Transitional Alimony Converted to Alimony in Futuro in Clarksville, Tennessee Divorce: Roby v. Roby

Facts: Husband and Wife divorced after 30 years of marriage.

During much of the marriage, Wife was a homemaker and stay-at-home parent. At the time of divorce, Husband earned $113,000 per year while Wife earned $32,000 per year.

After equally dividing the marital property, the trial court awarded Wife transitional alimony of $500 per month for 12 years.

Husband appealed.

On Appeal: The Court of Appeals modified the trial court’s judgment.

Husband argued that Wife failed to demonstrate a need for alimony in the amount and for the duration ordered by the trial court

Transitional alimony is designed to aid a spouse who possesses the capacity for self-sufficiency but needs temporary financial assistance to adjust to the economic reality of one income. Thus, it is characterized as a form of short-term support. Regarding the duration of transitional alimony, Tennessee’s appellate courts have ruled that transitional alimony should not be awarded for more than eight years.

Alimony in futuro is intended to provide support on a long-term basis until the death or remarriage of the receiving spouse. This long-term support is awarded when the receiving spouse’s earning capacity is not capable of rehabilitation.

The Court found an error in the trial court’s judgment, but it wasn’t quite what Husband was hoping for:

Wife’s monthly income was roughly a third of Husband’s monthly income. And, as she is now in her fifties, it is unlikely that she could obtain additional training to allow her to earn a higher salary before she reached retirement. . . .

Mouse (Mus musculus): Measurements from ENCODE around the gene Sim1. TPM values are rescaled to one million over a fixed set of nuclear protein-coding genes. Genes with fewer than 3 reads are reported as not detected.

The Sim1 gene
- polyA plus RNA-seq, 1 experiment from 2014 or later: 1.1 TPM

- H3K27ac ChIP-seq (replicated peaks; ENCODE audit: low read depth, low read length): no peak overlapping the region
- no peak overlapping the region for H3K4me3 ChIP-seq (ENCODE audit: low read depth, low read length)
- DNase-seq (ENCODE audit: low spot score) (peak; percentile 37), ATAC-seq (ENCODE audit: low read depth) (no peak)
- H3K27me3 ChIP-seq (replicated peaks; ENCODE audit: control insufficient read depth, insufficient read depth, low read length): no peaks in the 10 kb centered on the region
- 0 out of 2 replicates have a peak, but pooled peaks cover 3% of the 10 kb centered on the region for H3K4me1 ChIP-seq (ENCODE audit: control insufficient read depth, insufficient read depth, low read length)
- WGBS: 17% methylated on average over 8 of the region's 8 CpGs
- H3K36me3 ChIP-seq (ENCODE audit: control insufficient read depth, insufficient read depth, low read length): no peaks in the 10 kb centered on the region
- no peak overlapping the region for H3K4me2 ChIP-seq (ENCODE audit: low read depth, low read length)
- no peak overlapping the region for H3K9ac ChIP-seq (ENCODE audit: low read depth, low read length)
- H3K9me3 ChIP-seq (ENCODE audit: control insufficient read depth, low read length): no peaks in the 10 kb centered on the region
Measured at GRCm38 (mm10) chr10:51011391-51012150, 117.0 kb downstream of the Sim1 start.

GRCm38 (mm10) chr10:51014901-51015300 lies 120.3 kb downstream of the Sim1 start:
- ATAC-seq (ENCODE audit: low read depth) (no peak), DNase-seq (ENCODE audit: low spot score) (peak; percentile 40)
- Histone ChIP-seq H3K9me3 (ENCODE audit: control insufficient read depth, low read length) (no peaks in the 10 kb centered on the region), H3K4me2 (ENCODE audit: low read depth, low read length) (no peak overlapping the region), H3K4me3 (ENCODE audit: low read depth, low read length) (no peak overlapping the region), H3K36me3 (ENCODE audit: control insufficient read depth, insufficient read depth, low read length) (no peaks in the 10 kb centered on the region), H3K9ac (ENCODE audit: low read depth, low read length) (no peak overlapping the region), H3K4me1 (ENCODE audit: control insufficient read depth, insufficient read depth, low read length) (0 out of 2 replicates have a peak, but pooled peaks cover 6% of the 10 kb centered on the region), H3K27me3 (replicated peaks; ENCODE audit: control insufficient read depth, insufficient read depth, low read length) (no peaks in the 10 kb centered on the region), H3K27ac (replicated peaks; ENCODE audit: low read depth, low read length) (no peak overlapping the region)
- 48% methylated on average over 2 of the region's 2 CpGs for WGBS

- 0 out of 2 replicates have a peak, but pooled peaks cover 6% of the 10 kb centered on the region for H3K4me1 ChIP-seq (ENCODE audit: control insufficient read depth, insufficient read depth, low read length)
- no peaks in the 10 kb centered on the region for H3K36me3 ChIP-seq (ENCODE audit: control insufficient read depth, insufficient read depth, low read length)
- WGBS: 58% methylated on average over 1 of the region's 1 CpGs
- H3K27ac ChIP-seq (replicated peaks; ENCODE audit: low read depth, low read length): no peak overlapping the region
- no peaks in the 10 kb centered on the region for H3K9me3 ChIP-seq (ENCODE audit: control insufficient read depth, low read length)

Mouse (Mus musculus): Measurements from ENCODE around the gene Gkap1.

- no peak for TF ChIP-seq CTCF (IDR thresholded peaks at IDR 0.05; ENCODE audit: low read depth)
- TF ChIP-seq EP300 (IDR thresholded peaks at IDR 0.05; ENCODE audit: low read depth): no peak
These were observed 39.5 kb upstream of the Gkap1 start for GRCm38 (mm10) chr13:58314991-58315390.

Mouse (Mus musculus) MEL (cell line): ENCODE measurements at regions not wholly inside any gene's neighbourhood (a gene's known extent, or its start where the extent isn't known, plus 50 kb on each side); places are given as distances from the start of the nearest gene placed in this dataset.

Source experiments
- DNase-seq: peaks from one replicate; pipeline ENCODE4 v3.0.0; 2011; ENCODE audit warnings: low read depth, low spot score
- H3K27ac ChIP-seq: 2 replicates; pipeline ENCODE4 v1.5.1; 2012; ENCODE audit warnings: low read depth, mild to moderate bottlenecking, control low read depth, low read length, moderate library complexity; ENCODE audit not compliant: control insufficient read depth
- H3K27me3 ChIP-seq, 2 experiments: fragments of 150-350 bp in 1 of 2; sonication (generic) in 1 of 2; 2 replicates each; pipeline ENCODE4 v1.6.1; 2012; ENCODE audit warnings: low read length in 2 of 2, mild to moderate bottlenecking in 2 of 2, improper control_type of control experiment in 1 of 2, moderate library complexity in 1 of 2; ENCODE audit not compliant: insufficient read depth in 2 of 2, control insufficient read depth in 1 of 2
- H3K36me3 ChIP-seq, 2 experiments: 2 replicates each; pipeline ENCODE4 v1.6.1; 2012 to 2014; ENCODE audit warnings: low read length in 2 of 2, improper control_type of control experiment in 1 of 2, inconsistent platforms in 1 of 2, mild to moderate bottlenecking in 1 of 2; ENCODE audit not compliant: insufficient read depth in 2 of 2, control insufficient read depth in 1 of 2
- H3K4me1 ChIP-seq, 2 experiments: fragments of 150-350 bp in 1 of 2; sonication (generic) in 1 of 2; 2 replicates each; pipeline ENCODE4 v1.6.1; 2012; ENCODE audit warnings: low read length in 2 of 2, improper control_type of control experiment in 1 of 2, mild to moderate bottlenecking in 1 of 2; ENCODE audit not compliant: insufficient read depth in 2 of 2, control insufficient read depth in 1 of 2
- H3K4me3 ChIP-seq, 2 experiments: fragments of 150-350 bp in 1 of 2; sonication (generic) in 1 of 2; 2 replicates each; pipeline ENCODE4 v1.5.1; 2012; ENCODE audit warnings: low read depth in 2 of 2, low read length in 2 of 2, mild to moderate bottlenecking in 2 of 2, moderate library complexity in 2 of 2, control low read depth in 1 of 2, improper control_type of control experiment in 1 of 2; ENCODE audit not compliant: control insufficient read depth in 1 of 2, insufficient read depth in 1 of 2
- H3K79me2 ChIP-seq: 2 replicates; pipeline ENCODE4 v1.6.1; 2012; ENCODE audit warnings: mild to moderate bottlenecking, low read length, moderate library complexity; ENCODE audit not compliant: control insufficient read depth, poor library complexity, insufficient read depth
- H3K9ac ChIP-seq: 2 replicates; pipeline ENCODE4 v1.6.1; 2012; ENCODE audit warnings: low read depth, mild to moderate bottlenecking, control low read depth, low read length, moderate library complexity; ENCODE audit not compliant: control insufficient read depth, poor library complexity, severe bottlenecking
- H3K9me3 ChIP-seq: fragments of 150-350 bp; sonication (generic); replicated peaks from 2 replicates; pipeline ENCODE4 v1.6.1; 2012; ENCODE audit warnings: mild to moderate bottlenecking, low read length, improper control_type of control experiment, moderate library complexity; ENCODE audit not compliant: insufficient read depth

The evidence does not preponderate against the trial court’s finding that Wife had a need for alimony. . . .

As for the duration of the alimony, the court’s award was designed such that Wife would receive payments until she reached the age at which she could claim Social Security retirement benefits. Wife originally requested 15 years of alimony, but the trial court focused on the early retirement benefit age instead.

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[D]ue to the disparity in income and relative earning capacity between the spouses, we conclude that the court’s award of transitional alimony should be modified to an award of alimony in futuro. Under the circumstances of this case, an award of alimony for a period of 144 months, or 12 years, constitutes long-term support.

Thus, the trial court’s judgment was modified to change the type and duration from transitional for 12 years to alimony in futuro for an indefinite period of time.

K.O.’s Comment: Long-time readers of this blog were not surprised by the outcome of this appeal after having read Lunn and Lubell.

Roby v. Roby (Tennessee Court of Appeals, Middle Section, August 1, 2017).

Information provided by K.O. Herston: Knoxville, Tennessee Divorce and Family-Law Attorney.

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K.O. Herston is a family-law attorney in Knoxville, Tennessee whose practice is devoted exclusively to family law, including divorce, child custody, child support, alimony, prenuptial agreements, and other aspects of family law.

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